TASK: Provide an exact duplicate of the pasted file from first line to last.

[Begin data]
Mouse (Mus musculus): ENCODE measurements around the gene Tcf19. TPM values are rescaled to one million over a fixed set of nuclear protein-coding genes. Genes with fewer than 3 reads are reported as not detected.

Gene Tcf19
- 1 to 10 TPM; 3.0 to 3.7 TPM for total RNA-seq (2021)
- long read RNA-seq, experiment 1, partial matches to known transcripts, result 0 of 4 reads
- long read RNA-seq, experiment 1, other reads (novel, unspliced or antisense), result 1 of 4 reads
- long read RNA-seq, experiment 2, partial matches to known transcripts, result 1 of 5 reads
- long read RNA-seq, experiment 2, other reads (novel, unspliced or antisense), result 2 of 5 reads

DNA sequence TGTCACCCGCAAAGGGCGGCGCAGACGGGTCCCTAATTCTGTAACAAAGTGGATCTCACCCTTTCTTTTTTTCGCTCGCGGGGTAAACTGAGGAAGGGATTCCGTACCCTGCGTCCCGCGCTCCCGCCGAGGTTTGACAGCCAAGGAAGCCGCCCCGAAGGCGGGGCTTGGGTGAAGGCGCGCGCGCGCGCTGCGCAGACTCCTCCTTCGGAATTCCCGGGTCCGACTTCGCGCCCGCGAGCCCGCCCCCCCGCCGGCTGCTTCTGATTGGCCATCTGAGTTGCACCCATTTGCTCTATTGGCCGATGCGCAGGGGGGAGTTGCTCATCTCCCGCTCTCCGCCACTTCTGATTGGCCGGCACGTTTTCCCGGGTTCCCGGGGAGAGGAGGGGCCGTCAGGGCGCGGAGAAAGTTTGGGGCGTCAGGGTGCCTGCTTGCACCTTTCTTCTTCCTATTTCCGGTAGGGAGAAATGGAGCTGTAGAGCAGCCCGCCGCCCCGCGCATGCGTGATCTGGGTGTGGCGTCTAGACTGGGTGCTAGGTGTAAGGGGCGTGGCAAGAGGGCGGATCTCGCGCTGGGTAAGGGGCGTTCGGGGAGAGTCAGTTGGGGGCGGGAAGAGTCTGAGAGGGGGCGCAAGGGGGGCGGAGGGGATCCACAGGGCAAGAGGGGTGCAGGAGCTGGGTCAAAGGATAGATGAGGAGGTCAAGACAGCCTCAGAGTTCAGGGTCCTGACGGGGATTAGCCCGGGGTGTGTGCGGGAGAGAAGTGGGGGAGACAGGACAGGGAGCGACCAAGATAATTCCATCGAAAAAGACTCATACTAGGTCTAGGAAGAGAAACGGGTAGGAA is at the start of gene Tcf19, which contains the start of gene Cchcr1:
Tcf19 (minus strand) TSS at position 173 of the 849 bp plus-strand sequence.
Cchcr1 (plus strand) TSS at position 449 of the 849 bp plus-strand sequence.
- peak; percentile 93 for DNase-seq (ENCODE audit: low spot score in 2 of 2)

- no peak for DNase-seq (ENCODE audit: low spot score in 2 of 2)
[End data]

Mouse (Mus musculus): ENCODE measurements around the gene Tcf19. TPM values are rescaled to one million over a fixed set of nuclear protein-coding genes. Genes with fewer than 3 reads are reported as not detected.

Gene Tcf19
- 1 to 10 TPM; 3.0 to 3.7 TPM for total RNA-seq (2021)
- long read RNA-seq, experiment 1, partial matches to known transcripts, result 0 of 4 reads
- long read RNA-seq, experiment 1, other reads (novel, unspliced or antisense), result 1 of 4 reads
- long read RNA-seq, experiment 2, partial matches to known transcripts, result 1 of 5 reads
- long read RNA-seq, experiment 2, other reads (novel, unspliced or antisense), result 2 of 5 reads

DNA sequence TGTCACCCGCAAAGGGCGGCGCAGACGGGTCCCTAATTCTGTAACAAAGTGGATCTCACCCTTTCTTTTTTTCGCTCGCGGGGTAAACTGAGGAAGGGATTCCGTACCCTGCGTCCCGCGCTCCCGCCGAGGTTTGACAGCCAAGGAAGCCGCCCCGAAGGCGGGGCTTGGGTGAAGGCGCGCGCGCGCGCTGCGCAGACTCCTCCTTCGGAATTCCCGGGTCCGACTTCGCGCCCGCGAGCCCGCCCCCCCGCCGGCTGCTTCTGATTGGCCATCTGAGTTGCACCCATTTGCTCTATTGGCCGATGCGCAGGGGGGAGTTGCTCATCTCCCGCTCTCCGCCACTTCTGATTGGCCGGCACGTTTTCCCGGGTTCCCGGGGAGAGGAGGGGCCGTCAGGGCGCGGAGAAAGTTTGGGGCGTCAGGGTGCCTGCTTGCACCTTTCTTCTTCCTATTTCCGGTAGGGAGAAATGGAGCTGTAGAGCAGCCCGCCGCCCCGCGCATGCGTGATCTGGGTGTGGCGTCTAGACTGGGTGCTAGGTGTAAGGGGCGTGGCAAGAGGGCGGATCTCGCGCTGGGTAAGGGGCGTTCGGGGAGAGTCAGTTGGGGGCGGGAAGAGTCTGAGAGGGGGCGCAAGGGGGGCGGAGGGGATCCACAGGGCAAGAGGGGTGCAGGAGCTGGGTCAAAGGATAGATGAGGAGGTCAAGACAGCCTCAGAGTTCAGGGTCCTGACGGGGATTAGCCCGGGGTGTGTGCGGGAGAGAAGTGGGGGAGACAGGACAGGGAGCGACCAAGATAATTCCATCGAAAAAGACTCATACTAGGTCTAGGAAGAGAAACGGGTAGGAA is at the start of gene Tcf19, which contains the start of gene Cchcr1:
Tcf19 (minus strand) TSS at position 173 of the 849 bp plus-strand sequence.
Cchcr1 (plus strand) TSS at position 449 of the 849 bp plus-strand sequence.
- peak; percentile 93 for DNase-seq (ENCODE audit: low spot score in 2 of 2)

- no peak for DNase-seq (ENCODE audit: low spot score in 2 of 2)